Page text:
Dual Language and Multilingual Education

*This is the first in a series of posts from Katherine Carter, founding principal of Manzanita SEED and GO’s Doctoral Resident in Education Leadership. Katherine is working on a community-driven design process to open Oakland’s first dual language middle school and multilingual high school. This first installment focuses on research-based evidence about the benefits of dual language and multilingual education for students.


Dual Language programs prepare students to be part of our increasingly interconnected global society. They provide the cognitive, cultural, and linguistic benefits of bilingualism for all students and help transform our public schools into 21st century learning environments. 

Cognitive Benefits of Bilingualism 

Learning a second language supports increased cognitive development, especially in the area of executive function. (Executive function includes cognitive functions such as working memory, reasoning, task flexibility, and problem solving, which are recognized as increasingly important 21st century skills.). All students reap the benefits of the cognitive gains associated with bilingualism through enrollment in a dual language immersion program. It is not surprising that students in dual language programs consistently outperform monolingual students on standardized tests. This is true for both students who are learning English and English speakers who are learning a second language.  Furthermore, the brain development promoted by language learning has long-term benefits, helping to prevent memory loss caused by Alzheimer’s and other forms of dementia associated with aging.

Cultural Benefits of Bilingualism 

An additional, societal benefit of two-way dual language immersion programs is that they decrease racial and socioeconomic segregation of schools by integrating students across language. Traditional, one-way bilingual programs that separate English Learners from the general population intensify this segregation within schools by separating English learners into separate classrooms. This linguistic isolation can increase cultural conflicts, stereotypes, and xenophobia.  In contrast, dual language programs promote integration by intentionally serving students from different language backgrounds in the same classroom. Dual language programs promote communication across languages and cultures and can help create ground breaking friendships across traditional boundaries.

“In an interconnected, interdependent global economy, we must prepare our children or a future in which their social and economic success will depend on their ability to understand diverse perspectives and communicate with people from other cultures and language groups.” 

— (Arne Duncan and Libia Gil 2014)

Linguistic Benefits of Bilingualism  

The linguistic benefits of bilingualism, or multilingualism, are clear.  Bilingual students are better prepared for a variety of post-high school options for college and career. The state of California recently recognized this by awarding a Seal of Biliteracy to graduating high school seniors who demonstrate proficiency in more than one language. Bilingual and multilingual students will have more access to our increasingly globalized society. More than half the world’s population speaks more than one language, however In the United States it is less than a quarter.  At the same time, the US is a multilingual nation. According to the 2011 census, over  60 million Americans speak a language other than English at home.  Developing more dual language and multilingual immersion programs will share this linguistic wealth across our nation.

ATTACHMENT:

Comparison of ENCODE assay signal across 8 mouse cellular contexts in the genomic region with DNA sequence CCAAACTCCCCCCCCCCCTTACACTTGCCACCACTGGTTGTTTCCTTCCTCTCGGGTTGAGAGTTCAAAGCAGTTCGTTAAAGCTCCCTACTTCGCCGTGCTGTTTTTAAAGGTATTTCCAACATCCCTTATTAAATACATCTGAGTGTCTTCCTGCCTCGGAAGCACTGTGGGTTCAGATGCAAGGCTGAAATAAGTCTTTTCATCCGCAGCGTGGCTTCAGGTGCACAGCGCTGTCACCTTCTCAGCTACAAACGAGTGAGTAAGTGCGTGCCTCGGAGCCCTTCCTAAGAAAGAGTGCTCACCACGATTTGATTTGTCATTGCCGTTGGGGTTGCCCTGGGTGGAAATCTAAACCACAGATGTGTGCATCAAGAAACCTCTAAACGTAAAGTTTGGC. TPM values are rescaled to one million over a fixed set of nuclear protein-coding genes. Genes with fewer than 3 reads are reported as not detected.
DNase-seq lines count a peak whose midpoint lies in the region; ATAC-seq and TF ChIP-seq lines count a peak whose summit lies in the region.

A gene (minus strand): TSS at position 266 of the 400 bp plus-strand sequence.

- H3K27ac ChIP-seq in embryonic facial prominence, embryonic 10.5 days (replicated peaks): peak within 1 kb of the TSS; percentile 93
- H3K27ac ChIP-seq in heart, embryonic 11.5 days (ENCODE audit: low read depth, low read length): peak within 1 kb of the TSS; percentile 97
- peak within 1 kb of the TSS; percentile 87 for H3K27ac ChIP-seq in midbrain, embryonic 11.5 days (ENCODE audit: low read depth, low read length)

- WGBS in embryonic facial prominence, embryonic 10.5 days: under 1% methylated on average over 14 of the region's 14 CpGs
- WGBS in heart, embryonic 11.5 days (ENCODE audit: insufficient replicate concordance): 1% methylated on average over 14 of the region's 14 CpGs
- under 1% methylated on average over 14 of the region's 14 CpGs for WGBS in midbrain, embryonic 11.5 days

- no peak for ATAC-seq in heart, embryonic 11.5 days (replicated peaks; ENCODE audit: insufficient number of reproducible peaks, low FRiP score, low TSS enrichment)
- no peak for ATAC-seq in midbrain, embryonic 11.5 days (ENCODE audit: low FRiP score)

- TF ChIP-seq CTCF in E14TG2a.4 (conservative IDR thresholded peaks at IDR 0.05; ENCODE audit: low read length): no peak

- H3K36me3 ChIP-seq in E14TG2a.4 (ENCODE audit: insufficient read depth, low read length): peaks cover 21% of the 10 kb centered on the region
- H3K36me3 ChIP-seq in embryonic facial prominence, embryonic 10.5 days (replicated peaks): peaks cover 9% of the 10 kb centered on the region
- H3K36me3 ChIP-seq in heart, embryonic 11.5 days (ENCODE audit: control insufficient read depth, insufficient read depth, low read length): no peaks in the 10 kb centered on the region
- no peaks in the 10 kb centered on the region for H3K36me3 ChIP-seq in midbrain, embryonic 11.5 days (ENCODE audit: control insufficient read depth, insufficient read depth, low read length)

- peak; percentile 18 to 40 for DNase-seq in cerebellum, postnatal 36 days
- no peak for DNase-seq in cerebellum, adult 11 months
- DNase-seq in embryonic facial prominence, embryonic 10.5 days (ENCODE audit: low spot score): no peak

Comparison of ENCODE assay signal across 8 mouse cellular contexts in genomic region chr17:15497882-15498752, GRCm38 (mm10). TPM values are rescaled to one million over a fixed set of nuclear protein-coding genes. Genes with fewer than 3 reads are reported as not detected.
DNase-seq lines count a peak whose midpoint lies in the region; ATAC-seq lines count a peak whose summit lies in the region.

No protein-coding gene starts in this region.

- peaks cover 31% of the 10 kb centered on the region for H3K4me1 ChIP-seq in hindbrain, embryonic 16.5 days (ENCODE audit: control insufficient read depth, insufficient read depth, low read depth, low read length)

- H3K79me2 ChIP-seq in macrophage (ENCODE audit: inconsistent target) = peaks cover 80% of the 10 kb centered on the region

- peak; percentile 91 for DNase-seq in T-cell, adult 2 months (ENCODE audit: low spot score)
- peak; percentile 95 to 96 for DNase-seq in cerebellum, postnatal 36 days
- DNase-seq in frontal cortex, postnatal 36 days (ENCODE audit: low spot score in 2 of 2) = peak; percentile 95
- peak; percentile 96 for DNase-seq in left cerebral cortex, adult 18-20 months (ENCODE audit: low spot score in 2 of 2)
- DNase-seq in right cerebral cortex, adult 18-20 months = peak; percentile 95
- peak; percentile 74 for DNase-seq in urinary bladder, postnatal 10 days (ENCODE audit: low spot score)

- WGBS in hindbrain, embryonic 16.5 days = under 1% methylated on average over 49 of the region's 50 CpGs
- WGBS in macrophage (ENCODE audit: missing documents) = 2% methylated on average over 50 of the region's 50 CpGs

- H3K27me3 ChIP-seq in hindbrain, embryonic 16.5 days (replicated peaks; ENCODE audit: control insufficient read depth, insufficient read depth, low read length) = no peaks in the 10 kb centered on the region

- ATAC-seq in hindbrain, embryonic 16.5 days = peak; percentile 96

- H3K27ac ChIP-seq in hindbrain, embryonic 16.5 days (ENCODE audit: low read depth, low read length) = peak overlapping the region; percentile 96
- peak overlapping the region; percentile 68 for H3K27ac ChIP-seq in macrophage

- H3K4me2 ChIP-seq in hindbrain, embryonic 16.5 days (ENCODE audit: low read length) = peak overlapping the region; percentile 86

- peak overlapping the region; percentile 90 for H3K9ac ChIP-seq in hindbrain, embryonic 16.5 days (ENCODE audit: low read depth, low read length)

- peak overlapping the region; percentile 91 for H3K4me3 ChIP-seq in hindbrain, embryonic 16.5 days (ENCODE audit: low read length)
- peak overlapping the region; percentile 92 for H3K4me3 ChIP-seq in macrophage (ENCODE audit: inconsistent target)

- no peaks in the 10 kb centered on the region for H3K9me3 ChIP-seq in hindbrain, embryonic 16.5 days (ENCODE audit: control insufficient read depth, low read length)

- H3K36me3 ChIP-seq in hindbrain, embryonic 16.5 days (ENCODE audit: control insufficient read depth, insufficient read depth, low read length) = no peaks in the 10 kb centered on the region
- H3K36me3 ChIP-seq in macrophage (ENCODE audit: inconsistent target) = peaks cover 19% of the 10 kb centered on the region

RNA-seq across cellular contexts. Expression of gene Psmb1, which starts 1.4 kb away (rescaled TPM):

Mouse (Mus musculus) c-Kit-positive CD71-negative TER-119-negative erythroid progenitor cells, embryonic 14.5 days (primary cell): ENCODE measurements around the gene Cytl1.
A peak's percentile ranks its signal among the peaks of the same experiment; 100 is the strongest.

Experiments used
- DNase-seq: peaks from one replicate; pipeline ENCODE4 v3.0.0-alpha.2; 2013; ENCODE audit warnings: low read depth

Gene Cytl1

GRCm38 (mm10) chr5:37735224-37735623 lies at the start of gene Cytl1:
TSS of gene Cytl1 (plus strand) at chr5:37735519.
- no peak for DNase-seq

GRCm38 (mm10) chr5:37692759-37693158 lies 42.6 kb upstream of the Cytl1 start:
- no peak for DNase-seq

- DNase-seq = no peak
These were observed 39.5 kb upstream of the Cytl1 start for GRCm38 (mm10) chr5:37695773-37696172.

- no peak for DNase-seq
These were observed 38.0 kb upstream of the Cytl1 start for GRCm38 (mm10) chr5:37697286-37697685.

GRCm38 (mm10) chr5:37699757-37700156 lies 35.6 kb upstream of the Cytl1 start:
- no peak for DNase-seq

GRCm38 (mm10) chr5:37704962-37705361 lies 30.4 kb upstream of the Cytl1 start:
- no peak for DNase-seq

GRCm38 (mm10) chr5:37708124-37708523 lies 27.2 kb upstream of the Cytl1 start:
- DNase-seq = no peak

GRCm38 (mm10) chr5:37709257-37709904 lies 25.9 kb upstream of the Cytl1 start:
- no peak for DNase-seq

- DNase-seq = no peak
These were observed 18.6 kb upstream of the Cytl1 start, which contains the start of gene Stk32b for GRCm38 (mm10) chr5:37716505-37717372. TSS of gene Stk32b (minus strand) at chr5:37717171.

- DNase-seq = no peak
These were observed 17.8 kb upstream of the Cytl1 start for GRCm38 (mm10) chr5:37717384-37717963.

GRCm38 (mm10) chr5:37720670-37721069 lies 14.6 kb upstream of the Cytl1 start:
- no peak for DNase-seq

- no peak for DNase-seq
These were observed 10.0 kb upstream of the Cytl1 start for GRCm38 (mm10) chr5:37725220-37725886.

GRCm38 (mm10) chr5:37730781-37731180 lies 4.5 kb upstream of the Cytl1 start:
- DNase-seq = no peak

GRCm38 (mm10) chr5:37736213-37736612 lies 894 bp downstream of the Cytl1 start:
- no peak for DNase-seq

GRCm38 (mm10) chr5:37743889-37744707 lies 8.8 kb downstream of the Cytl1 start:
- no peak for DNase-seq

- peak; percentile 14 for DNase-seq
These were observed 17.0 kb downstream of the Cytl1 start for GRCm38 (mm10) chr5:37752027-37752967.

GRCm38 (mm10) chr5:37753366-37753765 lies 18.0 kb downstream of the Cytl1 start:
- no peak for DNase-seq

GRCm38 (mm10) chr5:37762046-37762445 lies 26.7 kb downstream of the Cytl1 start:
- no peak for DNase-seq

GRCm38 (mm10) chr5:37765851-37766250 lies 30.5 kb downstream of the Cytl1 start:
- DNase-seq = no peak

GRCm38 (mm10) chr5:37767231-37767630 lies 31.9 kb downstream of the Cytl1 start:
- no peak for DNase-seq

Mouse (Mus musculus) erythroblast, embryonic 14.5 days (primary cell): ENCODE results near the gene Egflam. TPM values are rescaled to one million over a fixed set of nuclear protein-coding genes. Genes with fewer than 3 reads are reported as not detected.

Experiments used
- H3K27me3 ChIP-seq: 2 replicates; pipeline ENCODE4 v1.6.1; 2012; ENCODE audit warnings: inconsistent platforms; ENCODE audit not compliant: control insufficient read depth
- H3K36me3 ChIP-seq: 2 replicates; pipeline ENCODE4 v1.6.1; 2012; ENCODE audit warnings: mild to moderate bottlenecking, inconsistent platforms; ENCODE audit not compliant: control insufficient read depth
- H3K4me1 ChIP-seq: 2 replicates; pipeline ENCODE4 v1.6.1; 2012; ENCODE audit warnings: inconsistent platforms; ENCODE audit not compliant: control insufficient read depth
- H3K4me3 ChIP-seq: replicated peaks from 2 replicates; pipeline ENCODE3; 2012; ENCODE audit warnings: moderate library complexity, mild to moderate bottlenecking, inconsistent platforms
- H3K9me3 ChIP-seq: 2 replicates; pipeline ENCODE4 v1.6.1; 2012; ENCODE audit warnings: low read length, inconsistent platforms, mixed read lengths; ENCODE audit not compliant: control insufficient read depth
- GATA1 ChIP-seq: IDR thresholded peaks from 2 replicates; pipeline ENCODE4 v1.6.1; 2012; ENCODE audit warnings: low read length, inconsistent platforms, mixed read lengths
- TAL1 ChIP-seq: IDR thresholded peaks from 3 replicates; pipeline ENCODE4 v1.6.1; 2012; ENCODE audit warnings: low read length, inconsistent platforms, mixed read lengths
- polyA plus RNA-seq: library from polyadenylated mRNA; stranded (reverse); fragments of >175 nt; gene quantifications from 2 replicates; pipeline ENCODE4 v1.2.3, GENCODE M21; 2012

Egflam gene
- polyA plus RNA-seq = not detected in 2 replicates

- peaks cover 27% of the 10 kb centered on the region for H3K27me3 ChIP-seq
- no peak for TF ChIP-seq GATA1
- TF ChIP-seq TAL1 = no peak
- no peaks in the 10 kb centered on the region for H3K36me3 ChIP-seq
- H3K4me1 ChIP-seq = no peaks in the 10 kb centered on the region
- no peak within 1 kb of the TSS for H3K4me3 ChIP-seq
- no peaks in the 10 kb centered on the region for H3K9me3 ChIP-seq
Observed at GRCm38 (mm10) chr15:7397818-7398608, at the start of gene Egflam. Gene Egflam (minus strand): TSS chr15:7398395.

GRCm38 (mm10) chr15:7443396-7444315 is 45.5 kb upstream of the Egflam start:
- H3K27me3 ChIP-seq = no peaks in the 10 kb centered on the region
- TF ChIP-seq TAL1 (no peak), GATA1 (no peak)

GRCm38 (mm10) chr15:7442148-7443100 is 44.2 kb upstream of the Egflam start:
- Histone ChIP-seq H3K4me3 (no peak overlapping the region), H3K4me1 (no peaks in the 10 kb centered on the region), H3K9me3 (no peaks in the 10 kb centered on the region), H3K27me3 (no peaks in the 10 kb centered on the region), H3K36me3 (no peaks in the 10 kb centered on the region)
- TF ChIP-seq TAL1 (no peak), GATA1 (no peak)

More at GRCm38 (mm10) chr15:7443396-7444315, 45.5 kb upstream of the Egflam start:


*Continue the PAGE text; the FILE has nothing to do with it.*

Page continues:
Bilingual Education for All 

There is a growing amount of support for dual language and bilingual education in Oakland, across the state, and nationally. The former national secretary of education, Arne Duncan, coauthored a short article with Libia Gil titled “English learners: an asset for global, multilingual future.” In 2014, California State Senator Ricardo Lara authored Senate Bill 1174 which will give voters the chance to overturn Proposition 227, which limited bilingual education in California. When Proposition 227 was passed in 1998, the most prevalent bilingual model in California, and in Oakland, was the early-exit, or transitional bilingual program. Although this model may show evidence of short-term success, research indicates that it leads to poor long-term academic outcomes.  In addition, transitional programs segregate students in the early grades in order to provide foundational knowledge and skills in the home language. Opponents of bilingual education express concerns over the poor academic results and cultural isolation produced by bilingual programs. These very real concerns can be avoided through two-way dual language immersion, an educational model that promotes integration across linguistic and socio-economic lines and provides the benefits of a bilingual education for all students.
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